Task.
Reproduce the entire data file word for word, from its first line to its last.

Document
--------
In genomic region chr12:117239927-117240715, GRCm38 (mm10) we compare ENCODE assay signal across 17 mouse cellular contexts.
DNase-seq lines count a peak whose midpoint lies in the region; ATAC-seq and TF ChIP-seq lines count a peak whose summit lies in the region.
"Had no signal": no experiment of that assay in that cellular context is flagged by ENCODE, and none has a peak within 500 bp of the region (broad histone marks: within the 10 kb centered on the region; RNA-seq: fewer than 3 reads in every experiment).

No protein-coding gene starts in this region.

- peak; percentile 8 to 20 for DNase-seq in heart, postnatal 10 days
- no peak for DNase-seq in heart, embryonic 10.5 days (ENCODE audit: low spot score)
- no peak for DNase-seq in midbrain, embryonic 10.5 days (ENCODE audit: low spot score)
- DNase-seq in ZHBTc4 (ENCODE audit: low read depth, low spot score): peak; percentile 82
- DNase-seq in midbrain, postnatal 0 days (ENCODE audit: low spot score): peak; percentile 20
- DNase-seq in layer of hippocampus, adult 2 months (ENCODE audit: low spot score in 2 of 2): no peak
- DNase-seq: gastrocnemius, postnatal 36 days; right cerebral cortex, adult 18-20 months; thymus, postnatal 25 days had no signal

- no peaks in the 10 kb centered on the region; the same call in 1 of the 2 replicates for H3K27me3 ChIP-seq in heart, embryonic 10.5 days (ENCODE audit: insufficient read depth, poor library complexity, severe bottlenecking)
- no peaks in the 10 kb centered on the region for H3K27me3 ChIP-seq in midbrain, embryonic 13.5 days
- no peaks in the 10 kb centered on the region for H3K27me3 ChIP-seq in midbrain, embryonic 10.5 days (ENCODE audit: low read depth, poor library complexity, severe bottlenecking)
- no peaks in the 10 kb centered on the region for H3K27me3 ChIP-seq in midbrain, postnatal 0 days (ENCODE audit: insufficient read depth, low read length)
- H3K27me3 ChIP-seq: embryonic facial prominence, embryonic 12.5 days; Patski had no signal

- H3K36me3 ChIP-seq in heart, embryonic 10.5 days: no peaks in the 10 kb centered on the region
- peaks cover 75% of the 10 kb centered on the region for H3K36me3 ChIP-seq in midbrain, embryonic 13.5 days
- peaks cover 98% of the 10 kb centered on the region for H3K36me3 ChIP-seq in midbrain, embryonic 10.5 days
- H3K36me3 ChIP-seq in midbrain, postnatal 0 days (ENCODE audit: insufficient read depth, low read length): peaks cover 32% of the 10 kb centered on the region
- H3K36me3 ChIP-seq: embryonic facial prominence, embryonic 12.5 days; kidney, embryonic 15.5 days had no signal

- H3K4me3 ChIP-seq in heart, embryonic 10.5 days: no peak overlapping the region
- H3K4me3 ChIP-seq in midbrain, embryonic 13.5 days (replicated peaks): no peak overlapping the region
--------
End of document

In genomic region chr12:117239927-117240715, GRCm38 (mm10) we compare ENCODE assay signal across 17 mouse cellular contexts.
DNase-seq lines count a peak whose midpoint lies in the region; ATAC-seq and TF ChIP-seq lines count a peak whose summit lies in the region.
"Had no signal": no experiment of that assay in that cellular context is flagged by ENCODE, and none has a peak within 500 bp of the region (broad histone marks: within the 10 kb centered on the region; RNA-seq: fewer than 3 reads in every experiment).

No protein-coding gene starts in this region.

- peak; percentile 8 to 20 for DNase-seq in heart, postnatal 10 days
- no peak for DNase-seq in heart, embryonic 10.5 days (ENCODE audit: low spot score)
- no peak for DNase-seq in midbrain, embryonic 10.5 days (ENCODE audit: low spot score)
- DNase-seq in ZHBTc4 (ENCODE audit: low read depth, low spot score): peak; percentile 82
- DNase-seq in midbrain, postnatal 0 days (ENCODE audit: low spot score): peak; percentile 20
- DNase-seq in layer of hippocampus, adult 2 months (ENCODE audit: low spot score in 2 of 2): no peak
- DNase-seq: gastrocnemius, postnatal 36 days; right cerebral cortex, adult 18-20 months; thymus, postnatal 25 days had no signal

- no peaks in the 10 kb centered on the region; the same call in 1 of the 2 replicates for H3K27me3 ChIP-seq in heart, embryonic 10.5 days (ENCODE audit: insufficient read depth, poor library complexity, severe bottlenecking)
- no peaks in the 10 kb centered on the region for H3K27me3 ChIP-seq in midbrain, embryonic 13.5 days
- no peaks in the 10 kb centered on the region for H3K27me3 ChIP-seq in midbrain, embryonic 10.5 days (ENCODE audit: low read depth, poor library complexity, severe bottlenecking)
- no peaks in the 10 kb centered on the region for H3K27me3 ChIP-seq in midbrain, postnatal 0 days (ENCODE audit: insufficient read depth, low read length)
- H3K27me3 ChIP-seq: embryonic facial prominence, embryonic 12.5 days; Patski had no signal

- H3K36me3 ChIP-seq in heart, embryonic 10.5 days: no peaks in the 10 kb centered on the region
- peaks cover 75% of the 10 kb centered on the region for H3K36me3 ChIP-seq in midbrain, embryonic 13.5 days
- peaks cover 98% of the 10 kb centered on the region for H3K36me3 ChIP-seq in midbrain, embryonic 10.5 days
- H3K36me3 ChIP-seq in midbrain, postnatal 0 days (ENCODE audit: insufficient read depth, low read length): peaks cover 32% of the 10 kb centered on the region
- H3K36me3 ChIP-seq: embryonic facial prominence, embryonic 12.5 days; kidney, embryonic 15.5 days had no signal

- H3K4me3 ChIP-seq in heart, embryonic 10.5 days: no peak overlapping the region
- H3K4me3 ChIP-seq in midbrain, embryonic 13.5 days (replicated peaks): no peak overlapping the region